Thursday, December 09, 2004
8 Days of Jewish Football
Number 43; Relief Pitcher
Sorry this is so late, it's been a bit of a crazy day. Didn't get back from classes until 9:30. Urgh.
Anyways. Al Levine.
I was going to do Scott Schoeneweis of the White Sox today, but I read around and found that, even though his mother was Jewish, he 'doesn't identify himself as Jewish'. Thanks for nothing, Schoeneweis.
Levine, on the other hand, has said, "I get a lot of mail from Jewish fans, and am always more than happy to respond. I’m proud, actually. And when I’m watching sporting events, I always look to see which other athletes might be Jewish." That's more like it. He remembers his mother driving him right from Hebrew school to baseball practice when he was a kid.
He's bounced around a bit on teams in recent years. His 2003 season was split between the Royals and the Devil Rays, which must have just been depressing. And the * next to 'Detroit Tigers' under his name is because the Tigers recently declined to offer him arbitration, which means that it's extremely unlikely he'll be a Tiger again next year. There's no news yet as to where he'll end up.
He was, however, a member of the 2002 World Series Champs Anaheim Angels (better known as the Rally Monkey Year). I'm not sure if he was on the actual 25-man roster or not, but in any event he certainly helped them get there. There was a small fuss made in the (admittedly very clannish) Jewish journalistic community at the thought of two Jewish players on the Angel's roster, but then Schoeneweis had to go and get all pouty and religiously neutral.
I don't understand why players do this. I mean, you can say you're not really practicing but still identify yourself as Jewish if that was your upbringing (witness Gabe Kapler). The thing with Schoeneweis is, if you read through some of his comments, he seems to have gotten extremely defensive about being tagged as a Jewish baseball player. What about being Jewish bugs him so much? Oh no, I definitely don't want to be put in a category with Sandy Koufax and Hank Greenberg! Don't hang that label on me!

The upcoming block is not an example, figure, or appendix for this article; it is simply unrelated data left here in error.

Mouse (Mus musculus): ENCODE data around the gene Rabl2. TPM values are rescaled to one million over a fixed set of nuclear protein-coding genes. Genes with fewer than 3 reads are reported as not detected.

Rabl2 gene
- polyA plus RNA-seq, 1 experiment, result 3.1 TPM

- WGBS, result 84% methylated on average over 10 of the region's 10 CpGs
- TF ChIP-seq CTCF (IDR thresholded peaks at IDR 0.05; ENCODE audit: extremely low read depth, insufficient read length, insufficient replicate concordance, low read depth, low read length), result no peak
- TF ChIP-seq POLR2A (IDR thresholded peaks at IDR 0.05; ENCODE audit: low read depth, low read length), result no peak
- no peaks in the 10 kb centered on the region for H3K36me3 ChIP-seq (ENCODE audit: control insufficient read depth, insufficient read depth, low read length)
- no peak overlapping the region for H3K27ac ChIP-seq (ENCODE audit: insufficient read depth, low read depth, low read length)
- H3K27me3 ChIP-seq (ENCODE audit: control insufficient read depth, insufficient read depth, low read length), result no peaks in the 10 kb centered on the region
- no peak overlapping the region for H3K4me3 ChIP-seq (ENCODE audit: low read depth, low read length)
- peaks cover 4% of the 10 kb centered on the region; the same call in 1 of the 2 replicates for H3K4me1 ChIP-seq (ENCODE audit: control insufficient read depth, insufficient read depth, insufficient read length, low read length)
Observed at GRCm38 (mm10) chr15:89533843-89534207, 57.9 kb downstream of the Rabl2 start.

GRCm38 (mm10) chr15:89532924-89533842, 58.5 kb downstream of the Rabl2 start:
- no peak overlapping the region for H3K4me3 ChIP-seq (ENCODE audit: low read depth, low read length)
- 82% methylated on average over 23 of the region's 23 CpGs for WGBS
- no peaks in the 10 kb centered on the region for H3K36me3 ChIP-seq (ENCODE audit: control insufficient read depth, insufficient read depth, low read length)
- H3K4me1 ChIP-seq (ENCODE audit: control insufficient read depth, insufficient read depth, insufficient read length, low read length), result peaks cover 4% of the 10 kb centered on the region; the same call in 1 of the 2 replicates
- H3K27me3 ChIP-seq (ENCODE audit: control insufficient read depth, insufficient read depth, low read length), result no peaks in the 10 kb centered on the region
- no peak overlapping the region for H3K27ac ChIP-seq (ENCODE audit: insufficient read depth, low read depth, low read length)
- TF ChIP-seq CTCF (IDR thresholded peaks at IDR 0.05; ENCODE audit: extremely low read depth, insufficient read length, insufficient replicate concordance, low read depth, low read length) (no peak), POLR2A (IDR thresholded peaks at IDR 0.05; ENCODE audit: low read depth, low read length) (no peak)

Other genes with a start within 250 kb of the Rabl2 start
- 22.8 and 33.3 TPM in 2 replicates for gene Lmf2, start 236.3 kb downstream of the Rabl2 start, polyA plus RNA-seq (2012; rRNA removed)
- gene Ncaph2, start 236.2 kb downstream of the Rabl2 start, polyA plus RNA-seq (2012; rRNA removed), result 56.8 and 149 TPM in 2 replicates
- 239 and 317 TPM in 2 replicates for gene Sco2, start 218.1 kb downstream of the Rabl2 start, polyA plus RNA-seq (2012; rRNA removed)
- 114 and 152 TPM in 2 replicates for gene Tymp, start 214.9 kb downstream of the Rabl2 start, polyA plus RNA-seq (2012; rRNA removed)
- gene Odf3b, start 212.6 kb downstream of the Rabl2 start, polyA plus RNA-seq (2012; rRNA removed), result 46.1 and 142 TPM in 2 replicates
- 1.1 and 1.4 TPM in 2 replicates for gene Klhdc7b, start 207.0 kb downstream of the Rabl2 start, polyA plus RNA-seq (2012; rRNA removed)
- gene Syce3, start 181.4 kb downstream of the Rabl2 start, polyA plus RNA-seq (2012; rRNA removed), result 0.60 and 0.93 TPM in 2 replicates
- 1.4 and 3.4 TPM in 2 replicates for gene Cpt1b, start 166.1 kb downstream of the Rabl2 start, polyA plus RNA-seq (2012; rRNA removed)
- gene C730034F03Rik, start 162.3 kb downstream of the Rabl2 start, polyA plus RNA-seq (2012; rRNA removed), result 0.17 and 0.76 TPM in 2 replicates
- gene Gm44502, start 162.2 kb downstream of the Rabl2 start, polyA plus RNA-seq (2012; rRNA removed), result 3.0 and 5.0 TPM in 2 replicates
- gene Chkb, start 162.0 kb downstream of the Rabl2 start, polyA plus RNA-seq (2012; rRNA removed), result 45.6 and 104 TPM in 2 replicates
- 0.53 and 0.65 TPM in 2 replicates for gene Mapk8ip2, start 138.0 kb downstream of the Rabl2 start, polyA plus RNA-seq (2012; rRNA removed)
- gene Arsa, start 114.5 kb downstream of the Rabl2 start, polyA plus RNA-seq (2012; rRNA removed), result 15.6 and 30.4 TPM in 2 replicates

Which is why it's such a relief to see a guy like Al Levine, who makes no attempts to obscure or excuses for his religion. More of this sort of thing needs to happen.
And you thought that Bronson Arroyo got his leg up high in his pitching motion? Take a look at how Levine does it. The guy's practically touching his chin with his knee. This must be something to do with them both being tall (Arroyo's listed at 6'5, Levine at 6'3) and relatively skinny (both listed at 190). I guess it's how they generate pitching power. This is opposed to pitchers who are light but also shorter (like Pedro, who's 5'11, 180) and therefore don't have to reach for that 'oomph', or pitchers who are just big and powerful all over (like Schilling, who's 6'5, 235... that's the same height as Arroyo, and a good 45 pounds heavier. And that might be with Arroyo's numbers padded up and Curt's padded down).
Tomorrow's Jewish Baseball Player of the Day is number 21. Take a guess or wait and see.
Oh, and the fourth installment of Three Chicks Talk Football is up. Not as long as last time, I promise. Check it out.